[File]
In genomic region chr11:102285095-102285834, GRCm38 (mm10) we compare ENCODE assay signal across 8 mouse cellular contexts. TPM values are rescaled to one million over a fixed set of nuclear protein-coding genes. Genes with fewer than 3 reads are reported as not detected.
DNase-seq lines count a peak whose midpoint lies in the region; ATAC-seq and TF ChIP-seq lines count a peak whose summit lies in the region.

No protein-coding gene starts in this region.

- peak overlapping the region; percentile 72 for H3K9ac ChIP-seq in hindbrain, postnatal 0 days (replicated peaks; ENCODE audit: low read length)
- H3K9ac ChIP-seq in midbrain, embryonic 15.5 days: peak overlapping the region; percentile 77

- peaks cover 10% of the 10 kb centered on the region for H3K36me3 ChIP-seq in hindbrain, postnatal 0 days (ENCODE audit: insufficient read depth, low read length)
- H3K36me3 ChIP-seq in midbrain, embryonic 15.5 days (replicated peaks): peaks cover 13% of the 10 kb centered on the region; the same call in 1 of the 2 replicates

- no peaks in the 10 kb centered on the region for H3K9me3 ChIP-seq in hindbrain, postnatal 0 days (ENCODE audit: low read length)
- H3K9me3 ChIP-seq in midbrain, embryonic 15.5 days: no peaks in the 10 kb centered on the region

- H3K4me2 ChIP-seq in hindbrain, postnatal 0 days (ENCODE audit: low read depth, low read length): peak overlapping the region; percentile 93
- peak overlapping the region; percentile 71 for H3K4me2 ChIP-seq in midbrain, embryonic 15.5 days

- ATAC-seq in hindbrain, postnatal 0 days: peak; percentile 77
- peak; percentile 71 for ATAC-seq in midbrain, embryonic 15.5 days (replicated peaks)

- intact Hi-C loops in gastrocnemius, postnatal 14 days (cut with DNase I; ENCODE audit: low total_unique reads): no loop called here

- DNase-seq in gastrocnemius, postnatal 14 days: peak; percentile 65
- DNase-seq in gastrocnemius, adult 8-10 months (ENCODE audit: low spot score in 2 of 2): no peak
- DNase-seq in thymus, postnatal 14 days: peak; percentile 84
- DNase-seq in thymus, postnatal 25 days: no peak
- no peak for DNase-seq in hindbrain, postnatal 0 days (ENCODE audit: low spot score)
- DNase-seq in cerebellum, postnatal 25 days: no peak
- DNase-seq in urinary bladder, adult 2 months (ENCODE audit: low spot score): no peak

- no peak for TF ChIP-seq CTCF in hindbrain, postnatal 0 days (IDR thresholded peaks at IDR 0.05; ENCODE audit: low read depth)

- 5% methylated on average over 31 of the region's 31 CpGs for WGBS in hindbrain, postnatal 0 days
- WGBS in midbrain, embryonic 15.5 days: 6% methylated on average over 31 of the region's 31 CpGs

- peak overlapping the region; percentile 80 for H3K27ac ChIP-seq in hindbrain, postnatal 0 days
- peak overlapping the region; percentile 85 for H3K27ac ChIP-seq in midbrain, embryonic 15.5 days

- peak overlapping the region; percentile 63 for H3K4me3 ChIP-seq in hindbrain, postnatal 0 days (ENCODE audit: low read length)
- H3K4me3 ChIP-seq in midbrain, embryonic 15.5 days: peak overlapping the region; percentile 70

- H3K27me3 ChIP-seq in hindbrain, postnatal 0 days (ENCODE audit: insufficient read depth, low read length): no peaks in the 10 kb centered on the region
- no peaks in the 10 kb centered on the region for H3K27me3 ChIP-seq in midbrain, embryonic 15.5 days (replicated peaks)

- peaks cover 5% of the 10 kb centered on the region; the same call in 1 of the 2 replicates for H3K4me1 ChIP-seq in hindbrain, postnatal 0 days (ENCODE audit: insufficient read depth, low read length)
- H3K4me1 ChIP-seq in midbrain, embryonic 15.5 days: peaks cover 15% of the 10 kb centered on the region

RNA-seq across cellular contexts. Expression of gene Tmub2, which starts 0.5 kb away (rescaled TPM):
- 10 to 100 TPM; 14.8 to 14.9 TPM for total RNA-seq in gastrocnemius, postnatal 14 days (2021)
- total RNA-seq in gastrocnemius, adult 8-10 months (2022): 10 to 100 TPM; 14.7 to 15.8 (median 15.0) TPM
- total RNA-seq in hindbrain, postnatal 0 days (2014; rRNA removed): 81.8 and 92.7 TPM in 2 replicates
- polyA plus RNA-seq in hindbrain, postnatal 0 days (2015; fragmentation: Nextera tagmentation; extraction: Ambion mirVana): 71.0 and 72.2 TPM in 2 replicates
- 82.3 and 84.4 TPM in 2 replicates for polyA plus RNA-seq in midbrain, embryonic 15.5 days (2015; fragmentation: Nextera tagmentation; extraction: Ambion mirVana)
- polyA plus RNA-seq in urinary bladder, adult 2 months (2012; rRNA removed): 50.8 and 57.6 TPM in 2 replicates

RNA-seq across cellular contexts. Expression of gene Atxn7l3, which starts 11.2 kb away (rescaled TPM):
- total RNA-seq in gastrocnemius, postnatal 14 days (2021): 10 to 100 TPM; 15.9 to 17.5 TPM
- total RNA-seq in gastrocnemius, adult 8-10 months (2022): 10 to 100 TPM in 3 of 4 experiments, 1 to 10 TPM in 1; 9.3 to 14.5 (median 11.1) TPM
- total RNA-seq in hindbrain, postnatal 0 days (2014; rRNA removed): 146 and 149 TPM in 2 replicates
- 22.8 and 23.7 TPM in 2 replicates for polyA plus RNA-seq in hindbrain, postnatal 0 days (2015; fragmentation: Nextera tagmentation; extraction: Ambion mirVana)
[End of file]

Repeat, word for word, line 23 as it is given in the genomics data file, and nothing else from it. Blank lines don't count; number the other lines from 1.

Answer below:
- 5% methylated on average over 31 of the region's 31 CpGs for WGBS in hindbrain, postnatal 0 days